Film review: The SweeneyBy Kim Francis
September 19, 2012
Even if you weren’t around when The Sweeney was first on television screens, the 1970s’ police drama series is such a major part of British television history that you can’t fail to be aware of it.
John Thaw as Detective Inspector Jack Regan and Dennis Waterman as his partner Detective Sergeant George Carter... it’s classic TV, but television that’s perhaps best left in the minds of those who remember it. Watching it now, it looks (unavoidably) dated.
A big screen update from Nick Love, the director behind football violence flick The Football Factory, who specialises in showcasing London-centric violence and morally-skewed Cockney geezers, is the perfect choice for a 2012 remake of the outdated series about Scotland Yard’s Flying Squad – an organisation specialising in investigating armed robbery and violent crime – and the corruption within it.
Love does the right thing, choosing to keep the story simple and easy-to-follow to allow the characters, action and locations to do the talking.
And doesn’t Regan (Ray Winstone) talk. He’s also old school, he’s out of shape and he refuses to play by the rules.
Suspicions of corruption mean he is investigated by Internal Affairs, a department headed up by Ivan Lewis (Stephen Macintosh), who happens to be the husband of Regan’s colleague (Hayley Atwell), with whom Regan is having an affair.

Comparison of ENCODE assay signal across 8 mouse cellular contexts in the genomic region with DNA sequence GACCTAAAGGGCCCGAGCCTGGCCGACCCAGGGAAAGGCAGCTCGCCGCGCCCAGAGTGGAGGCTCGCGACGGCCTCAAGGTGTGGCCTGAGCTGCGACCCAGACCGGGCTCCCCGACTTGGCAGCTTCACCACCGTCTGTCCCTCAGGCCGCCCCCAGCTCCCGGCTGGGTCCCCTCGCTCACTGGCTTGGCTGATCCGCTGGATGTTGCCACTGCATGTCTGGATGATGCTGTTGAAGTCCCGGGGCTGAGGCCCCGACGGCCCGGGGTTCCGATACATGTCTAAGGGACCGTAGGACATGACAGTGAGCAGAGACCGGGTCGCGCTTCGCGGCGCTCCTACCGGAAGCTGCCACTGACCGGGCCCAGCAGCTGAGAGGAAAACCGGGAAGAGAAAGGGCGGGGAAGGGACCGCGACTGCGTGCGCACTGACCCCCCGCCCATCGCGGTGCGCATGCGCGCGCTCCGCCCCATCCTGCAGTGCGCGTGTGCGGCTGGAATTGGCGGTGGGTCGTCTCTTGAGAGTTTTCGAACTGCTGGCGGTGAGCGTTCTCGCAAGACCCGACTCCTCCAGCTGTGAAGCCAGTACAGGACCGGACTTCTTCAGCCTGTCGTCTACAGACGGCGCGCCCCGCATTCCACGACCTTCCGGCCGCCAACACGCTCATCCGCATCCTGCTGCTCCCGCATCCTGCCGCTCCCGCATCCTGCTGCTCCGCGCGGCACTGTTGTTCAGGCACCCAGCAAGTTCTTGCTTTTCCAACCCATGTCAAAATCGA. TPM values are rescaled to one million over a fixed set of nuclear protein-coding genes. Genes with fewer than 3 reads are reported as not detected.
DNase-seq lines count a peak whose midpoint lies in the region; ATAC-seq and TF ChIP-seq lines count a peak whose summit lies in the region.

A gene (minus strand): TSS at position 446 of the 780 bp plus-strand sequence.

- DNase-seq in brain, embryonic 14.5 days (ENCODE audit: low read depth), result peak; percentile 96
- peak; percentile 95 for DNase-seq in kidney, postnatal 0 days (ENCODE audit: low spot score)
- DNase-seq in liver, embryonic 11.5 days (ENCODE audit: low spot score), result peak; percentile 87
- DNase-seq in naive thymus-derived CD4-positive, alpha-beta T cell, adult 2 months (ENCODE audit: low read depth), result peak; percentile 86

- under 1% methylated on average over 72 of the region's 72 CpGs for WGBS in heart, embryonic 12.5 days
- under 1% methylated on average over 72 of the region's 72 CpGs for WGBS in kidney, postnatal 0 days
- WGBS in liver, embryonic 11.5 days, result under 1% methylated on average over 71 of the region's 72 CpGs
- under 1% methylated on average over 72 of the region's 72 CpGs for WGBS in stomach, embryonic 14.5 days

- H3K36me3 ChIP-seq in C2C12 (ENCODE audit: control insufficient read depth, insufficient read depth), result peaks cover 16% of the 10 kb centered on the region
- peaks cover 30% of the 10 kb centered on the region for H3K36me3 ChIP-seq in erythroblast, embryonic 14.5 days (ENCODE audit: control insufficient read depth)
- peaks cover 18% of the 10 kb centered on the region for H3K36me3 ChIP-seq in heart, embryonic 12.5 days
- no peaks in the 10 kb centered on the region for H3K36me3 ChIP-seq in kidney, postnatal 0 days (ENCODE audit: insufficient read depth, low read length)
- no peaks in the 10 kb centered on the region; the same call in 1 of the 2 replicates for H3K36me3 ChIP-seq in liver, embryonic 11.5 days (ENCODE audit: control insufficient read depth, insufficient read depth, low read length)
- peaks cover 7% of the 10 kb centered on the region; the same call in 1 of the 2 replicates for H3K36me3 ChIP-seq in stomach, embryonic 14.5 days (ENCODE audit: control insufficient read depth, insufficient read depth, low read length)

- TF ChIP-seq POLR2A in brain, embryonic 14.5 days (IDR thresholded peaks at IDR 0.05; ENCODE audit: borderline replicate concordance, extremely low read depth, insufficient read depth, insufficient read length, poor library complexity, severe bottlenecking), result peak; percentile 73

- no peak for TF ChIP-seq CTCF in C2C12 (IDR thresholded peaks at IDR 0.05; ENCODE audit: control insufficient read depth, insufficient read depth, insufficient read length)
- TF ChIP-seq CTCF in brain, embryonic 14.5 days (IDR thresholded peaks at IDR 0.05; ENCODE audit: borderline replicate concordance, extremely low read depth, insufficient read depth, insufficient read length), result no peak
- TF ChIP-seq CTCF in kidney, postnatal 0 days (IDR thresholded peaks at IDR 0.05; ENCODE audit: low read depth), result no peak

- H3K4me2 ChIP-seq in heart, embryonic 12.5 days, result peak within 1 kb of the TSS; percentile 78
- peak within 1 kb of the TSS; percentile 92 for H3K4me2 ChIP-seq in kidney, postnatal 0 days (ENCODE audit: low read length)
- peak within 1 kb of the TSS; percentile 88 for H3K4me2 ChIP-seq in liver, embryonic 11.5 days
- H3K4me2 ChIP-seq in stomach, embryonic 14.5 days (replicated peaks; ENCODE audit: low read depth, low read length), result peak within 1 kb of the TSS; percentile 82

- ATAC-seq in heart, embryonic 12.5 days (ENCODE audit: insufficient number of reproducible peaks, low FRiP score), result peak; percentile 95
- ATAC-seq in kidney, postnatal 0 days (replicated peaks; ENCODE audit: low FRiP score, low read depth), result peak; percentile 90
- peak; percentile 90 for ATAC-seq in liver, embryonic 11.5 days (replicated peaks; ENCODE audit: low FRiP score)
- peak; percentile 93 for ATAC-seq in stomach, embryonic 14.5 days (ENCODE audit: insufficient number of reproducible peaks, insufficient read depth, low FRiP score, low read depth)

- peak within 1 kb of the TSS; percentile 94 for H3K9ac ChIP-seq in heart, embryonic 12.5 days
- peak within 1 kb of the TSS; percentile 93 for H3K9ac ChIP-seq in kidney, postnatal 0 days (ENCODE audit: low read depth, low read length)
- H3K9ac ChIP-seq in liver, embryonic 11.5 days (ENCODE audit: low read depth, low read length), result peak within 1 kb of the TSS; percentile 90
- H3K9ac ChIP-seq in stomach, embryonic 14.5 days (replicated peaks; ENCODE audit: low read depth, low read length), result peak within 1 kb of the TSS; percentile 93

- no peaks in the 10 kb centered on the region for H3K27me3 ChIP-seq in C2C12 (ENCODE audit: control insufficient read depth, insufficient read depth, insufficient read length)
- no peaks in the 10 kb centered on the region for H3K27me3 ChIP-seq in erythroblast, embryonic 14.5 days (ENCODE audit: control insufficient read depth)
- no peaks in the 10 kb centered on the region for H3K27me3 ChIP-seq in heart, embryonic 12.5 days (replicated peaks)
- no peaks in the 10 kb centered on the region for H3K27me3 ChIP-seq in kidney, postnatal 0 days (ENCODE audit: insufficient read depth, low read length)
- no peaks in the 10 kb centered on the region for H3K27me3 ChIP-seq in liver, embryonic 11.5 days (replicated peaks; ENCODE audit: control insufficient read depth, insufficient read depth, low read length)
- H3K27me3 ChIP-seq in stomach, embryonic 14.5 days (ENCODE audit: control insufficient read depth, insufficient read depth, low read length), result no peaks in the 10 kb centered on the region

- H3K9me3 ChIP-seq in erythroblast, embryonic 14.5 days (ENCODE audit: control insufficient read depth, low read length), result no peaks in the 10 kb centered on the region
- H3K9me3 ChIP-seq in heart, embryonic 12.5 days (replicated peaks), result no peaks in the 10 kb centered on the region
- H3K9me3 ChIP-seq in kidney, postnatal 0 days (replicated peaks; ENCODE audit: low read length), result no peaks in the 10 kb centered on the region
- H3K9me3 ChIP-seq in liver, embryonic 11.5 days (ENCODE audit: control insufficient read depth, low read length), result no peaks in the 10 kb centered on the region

The shaky relationship between Regan and Lewis is further strained by this, and Regan’s ego, temperament and contrary nature mean he goes as far against the book as it’s possible to go in his pursuit of the perpetrators of a robbery and fatal shooting he’s investigating. Damien Lewis also stars as Regan’s superior Frank Haskins and the two are frequently at odds.
Regan’s methods drive a wedge between him and partner George Carter (Ben Drew, aka rapper Plan B) – but can they come together to get to the bottom of this less-than straightforward case?
A young and subdued Ben Drew as Carter is the perfect foil for Winstone’s Cockney copper.
A revelation in the role, Drew admitted recently to feeling out of his depth, but more accurately, he’s at the top of his game, bringing a sense of realism in his performance at the same time as modernising the character and giving the younger sidekick depth.
The real star of The Sweeney, though, is the action. There are some really juicy shoot-outs with bullets spraying everywhere – it’s been a long time since you saw retro gun action like this.
Capped by a stunning chase sequence through Trafalgar Square, Nick Love proves he can do thrills and spills on a budget, at the same time as making great use of the London locations.The Sweeney certainly isn’t highbrow, but it sure is a blast.